Pomiferous

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Name:

Pollination group:

White Winter Pearmain

Synonyms: White Pearmain, Cambellite, Campbellite, Griffin's Pearmain

Identification: Medium to large and round oblong tending to conic and lightly ribbed. Marked with medium size russet lenticels which are most abundant toward the eye. Smooth, tough, green skin maturing to yellow with a waxy feel as it ripens. The eye is medium to large and closed, set in a medium deep and medium wide basin which is sometimes puckered. The stem is medium long and set in a deep and moderately open cavity which is often lined with russet. The lenticels are abundant and russeted, slightly inset.

Characteristics: The flesh is white, sometimes yellow. Tender, fine-grained and crisp. Juicy, sweet, sprightly with a honeyed flavour.

Uses: A good dessert apple, also makes good pies and sauces. Often used for making juice and cider.

Origins: In all probability, the White Winter Pearmain originated as one of many seedlings that sprang up during the European colonization of North America, most likely in the fertile central eastern portion of the continent and one of its parents was likely a pearmain-style apple. What is known is that the apple, along with a second variety, was transported westward by horseback some time in the late 1700s or early 1800s as scion wood to what is now the State of Indiana. Along the way, the labels for the both varieties of cuttings were lost, but were grafted nevertheless. When they finally fruited, it was determined that both were pearmains, one red and the other pale, hence the early reference to the Red Pearmain and the White Pearmain. In 1858, the American Pomological Society decided that the Red Pearmain was actually the Esopus Spitzenburg, while the White Pearmain resembled a number of varietals but none could be matched. As a result, it was given the name White Winter Pearmain. There is, however, still speculation about its origins and some sources have suggested that it may be one of the Old World pearmains, possibly dating back to the years 1200 and brought to North America in the early 1700s as pips.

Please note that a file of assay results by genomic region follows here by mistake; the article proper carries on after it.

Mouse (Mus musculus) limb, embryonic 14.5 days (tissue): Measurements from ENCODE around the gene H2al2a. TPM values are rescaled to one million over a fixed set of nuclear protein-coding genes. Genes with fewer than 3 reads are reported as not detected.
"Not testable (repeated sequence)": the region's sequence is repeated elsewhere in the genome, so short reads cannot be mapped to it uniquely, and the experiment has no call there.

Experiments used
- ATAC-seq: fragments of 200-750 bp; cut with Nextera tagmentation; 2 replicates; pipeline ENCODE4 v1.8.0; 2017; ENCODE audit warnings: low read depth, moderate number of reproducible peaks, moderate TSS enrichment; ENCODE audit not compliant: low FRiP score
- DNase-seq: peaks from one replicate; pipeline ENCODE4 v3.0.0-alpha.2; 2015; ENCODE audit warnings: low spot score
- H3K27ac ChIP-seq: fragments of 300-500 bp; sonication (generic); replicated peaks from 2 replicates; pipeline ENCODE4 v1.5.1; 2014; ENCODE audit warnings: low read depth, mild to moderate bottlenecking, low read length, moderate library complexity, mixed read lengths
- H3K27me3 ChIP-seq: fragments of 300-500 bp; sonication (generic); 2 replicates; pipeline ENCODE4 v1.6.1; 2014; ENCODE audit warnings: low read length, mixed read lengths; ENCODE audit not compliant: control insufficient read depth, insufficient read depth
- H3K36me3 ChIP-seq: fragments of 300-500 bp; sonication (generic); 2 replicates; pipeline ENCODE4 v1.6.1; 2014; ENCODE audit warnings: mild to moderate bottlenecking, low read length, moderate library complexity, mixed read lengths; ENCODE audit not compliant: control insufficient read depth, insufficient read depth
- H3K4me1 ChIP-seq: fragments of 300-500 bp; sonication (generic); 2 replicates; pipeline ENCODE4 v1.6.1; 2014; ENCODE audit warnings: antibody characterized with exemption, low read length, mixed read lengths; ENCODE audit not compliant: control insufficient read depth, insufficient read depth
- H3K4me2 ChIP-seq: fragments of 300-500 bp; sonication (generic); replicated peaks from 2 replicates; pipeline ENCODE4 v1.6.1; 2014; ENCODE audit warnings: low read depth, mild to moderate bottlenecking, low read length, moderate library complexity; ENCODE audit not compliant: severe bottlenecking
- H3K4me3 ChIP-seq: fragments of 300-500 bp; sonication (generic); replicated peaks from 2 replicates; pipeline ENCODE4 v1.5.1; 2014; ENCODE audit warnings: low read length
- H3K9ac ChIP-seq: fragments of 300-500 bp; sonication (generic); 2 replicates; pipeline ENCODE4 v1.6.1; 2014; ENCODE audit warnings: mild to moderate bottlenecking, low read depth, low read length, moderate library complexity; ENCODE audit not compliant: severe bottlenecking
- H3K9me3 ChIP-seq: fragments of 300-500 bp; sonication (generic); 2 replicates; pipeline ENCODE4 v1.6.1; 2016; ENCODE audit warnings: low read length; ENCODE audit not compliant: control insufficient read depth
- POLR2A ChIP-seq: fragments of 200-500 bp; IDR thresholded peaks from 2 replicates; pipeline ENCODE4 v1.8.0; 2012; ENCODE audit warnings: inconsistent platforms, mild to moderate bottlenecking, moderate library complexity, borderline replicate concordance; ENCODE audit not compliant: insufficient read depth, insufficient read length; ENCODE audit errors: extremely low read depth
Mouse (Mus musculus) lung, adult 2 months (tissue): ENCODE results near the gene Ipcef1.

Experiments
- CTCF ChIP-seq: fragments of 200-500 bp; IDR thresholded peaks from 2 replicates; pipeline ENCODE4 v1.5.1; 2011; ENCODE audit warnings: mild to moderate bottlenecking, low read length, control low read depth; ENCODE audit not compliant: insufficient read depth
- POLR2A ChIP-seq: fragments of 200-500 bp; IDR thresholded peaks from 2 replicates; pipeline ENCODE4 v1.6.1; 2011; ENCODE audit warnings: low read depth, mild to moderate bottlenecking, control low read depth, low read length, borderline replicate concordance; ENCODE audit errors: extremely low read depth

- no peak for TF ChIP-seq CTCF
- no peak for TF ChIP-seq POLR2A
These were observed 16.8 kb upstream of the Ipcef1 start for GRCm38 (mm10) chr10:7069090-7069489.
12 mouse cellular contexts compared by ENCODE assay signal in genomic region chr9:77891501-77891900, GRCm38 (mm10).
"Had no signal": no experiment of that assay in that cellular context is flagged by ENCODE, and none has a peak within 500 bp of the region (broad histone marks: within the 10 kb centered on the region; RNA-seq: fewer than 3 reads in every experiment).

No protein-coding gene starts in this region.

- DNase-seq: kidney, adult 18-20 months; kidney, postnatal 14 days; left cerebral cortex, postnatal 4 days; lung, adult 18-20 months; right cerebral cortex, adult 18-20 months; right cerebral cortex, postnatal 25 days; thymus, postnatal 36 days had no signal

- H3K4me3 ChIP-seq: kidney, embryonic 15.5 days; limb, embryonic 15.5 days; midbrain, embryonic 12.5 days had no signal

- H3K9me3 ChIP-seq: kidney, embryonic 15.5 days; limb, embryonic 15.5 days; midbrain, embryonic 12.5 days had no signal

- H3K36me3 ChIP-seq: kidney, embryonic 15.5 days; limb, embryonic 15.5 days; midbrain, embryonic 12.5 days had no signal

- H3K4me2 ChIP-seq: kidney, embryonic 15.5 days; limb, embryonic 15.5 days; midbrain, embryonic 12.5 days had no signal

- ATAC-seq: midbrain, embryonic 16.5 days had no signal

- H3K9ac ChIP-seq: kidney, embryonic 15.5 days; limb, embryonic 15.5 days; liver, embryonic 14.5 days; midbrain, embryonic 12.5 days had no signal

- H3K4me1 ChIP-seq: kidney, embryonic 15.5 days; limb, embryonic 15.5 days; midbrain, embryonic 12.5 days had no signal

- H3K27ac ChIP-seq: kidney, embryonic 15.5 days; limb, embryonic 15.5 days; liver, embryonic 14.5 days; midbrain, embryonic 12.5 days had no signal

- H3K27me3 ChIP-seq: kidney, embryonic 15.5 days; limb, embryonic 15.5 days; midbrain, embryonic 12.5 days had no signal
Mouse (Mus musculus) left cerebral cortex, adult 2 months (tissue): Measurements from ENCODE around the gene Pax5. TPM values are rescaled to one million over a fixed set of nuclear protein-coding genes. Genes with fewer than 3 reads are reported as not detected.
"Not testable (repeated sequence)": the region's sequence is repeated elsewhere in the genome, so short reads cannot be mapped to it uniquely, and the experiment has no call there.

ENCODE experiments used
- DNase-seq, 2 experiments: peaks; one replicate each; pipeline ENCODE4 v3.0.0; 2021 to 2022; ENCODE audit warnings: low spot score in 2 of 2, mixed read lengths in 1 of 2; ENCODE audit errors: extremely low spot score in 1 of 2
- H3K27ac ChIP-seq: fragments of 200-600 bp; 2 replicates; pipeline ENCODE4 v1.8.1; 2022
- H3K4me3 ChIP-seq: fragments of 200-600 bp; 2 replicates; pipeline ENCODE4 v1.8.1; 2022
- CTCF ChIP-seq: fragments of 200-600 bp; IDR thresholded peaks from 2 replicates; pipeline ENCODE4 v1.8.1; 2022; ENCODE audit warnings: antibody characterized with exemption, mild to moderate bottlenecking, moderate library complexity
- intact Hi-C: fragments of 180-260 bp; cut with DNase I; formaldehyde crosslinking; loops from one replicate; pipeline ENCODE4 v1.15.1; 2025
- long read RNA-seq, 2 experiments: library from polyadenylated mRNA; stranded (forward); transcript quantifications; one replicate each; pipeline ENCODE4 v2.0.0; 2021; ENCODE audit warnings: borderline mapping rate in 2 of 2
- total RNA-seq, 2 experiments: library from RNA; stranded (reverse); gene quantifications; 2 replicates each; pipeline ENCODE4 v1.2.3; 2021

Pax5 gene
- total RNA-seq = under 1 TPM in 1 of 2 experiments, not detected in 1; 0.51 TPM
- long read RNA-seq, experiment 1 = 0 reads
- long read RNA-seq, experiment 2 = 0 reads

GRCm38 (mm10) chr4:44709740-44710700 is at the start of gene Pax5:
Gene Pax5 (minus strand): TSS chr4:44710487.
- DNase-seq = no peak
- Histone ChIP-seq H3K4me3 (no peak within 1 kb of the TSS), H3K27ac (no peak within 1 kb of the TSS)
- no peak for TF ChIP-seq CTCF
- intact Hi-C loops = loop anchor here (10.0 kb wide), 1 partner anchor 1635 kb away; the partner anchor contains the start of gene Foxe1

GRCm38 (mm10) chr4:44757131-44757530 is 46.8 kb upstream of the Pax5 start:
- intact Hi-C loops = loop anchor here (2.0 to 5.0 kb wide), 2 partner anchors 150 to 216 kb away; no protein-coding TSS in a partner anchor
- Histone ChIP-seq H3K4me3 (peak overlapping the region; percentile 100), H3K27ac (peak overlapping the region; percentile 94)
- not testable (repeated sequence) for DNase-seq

Cultivation: Vigorous, upright spreading tree.

Ploidism: Diploid. Self sterile.

Notes: Winter Pearmain and White Winter Pearmain were at one time given as synonyms for the Michael Henry Pippin. The White Winter Pearmain, also known as the White Pearmain, is now considered a distinct cultivar with no connection to the Michael Henry Pippin.

16 weeks

Cold storage: Keeps up to four months. The flavour matures in storage.

Harvest: In the second half of the fourth period.

Harvest period: 4

Type(s): Cider, Dessert, Juice, Pie, Sauce

Pollination group: C

Pollination day: 10

ARS GRIN entry: Accession ID

Flowers: White


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